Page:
As expected, the Social Security Administration on Thursday announced its biggest annual cost-of-living adjustment (COLA) in more than four decades, with Social Security recipients set to get an 8.7% boost to their 2023 monthly payments.
The announcement was made following the U.S. Department of Labor’s latest Consumer Price Index (CPI) report, which showed that overall inflation in September rose 8.2% from the previous year.
On average, Social Security benefits will increase by more than $140 a month in 2023, the SSA said. The 8.7% COLA will begin with benefits payable to more than 65 million Social Security beneficiaries in January 2023. Increased payments to more than 7 million SSI beneficiaries will begin on December 30, 2022.
The 2023 COLA is the biggest annual increase since the 11.2% adjustment in 1981. Over the past 40 years, the next highest COLA was this year’s 5.9% bump — only the second time during that span that the COLA rose above 5%.
The 2023 adjustment should go a long way toward helping seniors deal with skyrocketing inflation, said David Freitag, CLU, a financial planning consultant and Social Security expert with MassMutual.
“When the Social Security COLA increases at a small amount like 1% to 2.5%, people do not really see the value of a cost-of-living adjusted retirement income stream,” he told GOBankingRates in an email statement. “However, when you have back-to-back increases like 5.9% and 8.7% it is easy to see how very valuable this adjustment is to support the lifestyle of retirees. For most retirees, their Social Security income is one of very few guaranteed sources of income that automatically adjusts for a rise in the cost of living.”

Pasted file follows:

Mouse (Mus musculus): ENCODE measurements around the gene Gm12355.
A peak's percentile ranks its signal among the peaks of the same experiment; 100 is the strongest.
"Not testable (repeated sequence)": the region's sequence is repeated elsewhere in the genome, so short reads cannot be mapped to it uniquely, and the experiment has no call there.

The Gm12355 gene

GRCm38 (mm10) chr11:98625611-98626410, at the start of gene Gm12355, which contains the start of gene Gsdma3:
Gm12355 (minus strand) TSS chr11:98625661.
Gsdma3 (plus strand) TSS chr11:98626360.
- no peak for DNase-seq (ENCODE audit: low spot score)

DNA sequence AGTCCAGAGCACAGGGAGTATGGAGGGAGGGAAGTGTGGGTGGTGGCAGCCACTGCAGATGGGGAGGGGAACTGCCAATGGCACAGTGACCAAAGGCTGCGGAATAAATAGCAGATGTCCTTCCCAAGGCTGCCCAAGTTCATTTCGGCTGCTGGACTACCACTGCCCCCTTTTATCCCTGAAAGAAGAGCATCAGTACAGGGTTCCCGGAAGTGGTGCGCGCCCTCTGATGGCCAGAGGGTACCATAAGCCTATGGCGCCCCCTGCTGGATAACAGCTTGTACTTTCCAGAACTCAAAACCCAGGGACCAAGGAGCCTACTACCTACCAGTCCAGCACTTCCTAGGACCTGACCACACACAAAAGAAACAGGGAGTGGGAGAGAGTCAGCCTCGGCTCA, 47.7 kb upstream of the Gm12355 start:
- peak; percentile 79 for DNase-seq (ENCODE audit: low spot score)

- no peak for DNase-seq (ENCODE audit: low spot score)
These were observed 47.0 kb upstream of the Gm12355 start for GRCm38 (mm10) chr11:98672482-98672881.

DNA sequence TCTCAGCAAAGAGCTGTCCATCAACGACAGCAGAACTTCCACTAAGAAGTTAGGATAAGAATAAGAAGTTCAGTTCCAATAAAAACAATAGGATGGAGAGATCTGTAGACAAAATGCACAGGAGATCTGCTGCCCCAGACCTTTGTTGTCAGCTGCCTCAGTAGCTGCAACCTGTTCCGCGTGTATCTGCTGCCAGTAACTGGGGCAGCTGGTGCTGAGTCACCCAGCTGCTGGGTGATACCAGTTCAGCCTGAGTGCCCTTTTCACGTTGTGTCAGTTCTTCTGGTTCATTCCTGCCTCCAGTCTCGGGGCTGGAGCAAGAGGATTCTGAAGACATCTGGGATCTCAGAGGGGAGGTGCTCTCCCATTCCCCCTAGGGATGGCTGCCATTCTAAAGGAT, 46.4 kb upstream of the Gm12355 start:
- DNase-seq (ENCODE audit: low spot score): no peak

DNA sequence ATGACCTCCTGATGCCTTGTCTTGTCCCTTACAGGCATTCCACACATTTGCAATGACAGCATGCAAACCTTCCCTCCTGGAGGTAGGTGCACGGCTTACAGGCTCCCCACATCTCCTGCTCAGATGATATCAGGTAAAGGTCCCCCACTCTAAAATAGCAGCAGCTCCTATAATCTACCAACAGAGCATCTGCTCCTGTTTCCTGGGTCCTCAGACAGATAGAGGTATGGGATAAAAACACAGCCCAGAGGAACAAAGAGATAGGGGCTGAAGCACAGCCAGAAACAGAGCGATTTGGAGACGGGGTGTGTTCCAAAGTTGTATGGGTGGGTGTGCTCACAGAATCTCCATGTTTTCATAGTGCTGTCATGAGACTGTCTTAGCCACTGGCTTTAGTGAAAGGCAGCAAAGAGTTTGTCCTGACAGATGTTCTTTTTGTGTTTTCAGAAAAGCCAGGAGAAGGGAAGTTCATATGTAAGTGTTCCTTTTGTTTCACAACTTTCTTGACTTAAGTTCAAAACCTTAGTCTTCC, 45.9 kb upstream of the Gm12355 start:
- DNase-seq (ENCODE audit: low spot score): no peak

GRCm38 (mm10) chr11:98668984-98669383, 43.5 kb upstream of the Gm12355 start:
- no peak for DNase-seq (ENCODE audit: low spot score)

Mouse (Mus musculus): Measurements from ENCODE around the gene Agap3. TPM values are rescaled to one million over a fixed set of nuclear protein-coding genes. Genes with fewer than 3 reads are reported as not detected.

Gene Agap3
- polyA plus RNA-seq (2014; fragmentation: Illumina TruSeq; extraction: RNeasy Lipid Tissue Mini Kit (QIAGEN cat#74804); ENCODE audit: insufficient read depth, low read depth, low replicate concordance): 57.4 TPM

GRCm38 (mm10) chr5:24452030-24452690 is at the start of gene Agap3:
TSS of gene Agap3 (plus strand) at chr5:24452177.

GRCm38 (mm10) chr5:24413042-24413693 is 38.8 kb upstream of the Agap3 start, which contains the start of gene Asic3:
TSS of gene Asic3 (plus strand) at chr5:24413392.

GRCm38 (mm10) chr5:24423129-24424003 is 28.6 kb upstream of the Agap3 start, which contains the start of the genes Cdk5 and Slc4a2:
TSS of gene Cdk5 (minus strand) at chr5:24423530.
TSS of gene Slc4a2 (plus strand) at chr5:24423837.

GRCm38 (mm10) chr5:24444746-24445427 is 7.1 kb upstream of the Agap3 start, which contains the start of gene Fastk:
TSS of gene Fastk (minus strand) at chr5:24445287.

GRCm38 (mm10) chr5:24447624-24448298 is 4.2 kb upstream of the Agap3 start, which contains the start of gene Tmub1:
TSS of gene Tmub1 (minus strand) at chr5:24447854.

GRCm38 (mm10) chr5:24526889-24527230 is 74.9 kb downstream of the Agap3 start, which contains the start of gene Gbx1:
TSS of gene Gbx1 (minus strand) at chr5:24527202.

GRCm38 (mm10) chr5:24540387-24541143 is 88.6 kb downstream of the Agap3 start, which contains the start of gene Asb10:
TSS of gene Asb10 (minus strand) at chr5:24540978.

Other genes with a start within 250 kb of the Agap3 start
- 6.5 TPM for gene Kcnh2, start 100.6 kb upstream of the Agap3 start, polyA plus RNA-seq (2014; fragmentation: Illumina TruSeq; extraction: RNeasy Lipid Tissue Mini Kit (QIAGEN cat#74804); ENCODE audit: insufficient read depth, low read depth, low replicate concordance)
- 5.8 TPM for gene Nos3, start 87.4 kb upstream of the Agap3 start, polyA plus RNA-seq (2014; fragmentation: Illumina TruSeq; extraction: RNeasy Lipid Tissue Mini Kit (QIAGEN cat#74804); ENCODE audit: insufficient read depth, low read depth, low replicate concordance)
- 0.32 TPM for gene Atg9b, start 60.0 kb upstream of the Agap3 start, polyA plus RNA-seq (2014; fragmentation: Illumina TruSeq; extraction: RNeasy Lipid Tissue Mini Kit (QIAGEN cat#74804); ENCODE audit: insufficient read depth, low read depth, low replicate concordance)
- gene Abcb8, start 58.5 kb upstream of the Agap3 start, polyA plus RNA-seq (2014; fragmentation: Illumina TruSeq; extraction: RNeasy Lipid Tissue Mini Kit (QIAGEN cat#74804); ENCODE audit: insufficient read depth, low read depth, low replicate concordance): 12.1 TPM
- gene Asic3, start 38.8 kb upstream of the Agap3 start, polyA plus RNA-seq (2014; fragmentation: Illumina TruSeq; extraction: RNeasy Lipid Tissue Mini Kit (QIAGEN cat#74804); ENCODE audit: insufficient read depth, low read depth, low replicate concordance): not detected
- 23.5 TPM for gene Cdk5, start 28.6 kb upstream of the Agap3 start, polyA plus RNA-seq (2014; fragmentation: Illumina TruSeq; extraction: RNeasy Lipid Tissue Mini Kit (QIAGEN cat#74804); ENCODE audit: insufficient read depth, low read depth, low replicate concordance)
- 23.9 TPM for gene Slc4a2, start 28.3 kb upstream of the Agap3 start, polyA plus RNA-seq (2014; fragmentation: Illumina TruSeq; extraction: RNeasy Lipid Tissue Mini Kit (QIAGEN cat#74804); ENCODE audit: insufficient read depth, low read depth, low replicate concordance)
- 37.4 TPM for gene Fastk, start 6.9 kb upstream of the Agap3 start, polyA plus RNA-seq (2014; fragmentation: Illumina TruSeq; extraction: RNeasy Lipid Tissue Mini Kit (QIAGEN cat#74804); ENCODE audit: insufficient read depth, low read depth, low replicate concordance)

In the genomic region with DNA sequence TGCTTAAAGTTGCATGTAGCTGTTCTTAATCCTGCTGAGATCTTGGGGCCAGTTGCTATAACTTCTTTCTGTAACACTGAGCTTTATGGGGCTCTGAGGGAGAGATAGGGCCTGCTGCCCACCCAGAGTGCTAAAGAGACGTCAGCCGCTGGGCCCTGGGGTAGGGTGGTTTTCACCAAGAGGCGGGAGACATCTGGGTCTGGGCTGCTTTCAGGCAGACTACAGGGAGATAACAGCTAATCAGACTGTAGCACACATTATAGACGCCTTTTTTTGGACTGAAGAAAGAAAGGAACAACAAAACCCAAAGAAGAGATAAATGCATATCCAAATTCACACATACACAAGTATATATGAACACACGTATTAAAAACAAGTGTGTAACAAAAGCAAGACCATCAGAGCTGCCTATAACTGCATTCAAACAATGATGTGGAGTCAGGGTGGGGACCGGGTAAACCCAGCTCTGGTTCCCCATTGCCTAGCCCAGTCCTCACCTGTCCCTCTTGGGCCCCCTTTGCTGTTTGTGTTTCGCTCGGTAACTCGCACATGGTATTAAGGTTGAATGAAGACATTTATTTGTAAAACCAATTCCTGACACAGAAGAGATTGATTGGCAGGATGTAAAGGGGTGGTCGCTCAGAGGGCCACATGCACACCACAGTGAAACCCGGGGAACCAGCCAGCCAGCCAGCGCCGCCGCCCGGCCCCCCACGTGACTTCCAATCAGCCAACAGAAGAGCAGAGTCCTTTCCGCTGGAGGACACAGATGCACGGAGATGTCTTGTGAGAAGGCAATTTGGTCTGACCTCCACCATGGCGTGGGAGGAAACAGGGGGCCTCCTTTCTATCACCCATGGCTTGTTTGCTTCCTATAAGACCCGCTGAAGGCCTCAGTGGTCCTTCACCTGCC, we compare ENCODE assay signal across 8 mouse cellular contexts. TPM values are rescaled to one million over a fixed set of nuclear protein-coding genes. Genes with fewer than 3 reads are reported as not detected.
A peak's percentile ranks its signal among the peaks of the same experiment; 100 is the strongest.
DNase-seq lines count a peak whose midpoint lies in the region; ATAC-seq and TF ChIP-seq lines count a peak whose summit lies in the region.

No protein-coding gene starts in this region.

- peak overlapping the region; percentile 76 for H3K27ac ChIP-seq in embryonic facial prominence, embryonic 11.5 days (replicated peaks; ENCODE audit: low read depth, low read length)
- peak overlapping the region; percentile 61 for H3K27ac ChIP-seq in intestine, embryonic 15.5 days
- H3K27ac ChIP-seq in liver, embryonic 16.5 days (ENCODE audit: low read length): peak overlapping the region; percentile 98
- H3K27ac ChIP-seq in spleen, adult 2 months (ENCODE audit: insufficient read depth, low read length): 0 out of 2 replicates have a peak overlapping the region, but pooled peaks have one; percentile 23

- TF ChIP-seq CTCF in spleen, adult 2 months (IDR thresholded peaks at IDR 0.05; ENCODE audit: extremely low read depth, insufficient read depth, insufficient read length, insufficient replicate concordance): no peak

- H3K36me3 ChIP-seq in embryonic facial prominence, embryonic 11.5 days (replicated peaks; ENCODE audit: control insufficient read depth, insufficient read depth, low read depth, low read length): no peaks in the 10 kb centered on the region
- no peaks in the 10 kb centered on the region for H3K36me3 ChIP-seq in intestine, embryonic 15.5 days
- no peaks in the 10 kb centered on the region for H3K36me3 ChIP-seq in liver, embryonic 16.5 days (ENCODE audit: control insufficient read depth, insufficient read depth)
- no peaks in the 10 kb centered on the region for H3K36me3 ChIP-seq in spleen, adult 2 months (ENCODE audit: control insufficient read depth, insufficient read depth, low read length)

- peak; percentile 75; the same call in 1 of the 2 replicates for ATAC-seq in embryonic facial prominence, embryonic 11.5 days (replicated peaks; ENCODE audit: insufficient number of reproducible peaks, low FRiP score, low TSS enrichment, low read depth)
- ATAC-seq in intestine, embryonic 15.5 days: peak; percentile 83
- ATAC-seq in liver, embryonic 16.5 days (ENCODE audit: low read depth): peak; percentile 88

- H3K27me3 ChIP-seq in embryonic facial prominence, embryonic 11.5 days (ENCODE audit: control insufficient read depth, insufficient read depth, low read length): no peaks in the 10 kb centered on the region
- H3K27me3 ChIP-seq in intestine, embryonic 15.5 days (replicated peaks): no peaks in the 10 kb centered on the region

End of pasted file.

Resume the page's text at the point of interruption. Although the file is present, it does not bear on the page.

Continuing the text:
According to research published by Motley Fool, one in five married retired couples and 45% of single retirees depend on Social Security benefits for more than 90% of their income in retirement.
This year, seniors have benefited from a COLA formula that has come under criticism in the past. The COLA is based on the Consumer Price Index for Urban Wage Earners and Clerical Workers (CPI-W) rather than the Consumer Price Index for the Elderly (CPI-E).
Many senior advocates say the CPI-E would be a better measurement because it provides a more accurate means of calculating Social Security COLAs, according to the National Committee to Preserve Social Security and Medicare.
But 2022 has been one of the rare years when the CPI-W calculation might work out to the benefit of Social Security recipients.
“Unlike in most previous years, the CPI-E has actually been a little milder than the CPI-W,” Matthew Frankel, a certified financial planner and contributing analyst at The Motley Fool,” said in an email to GOBankingRates. “So, while in most years the way COLAs are calculated isn’t necessarily beneficial for seniors, the 2023 COLA could actually help seniors out even more than the headline number indicates.”
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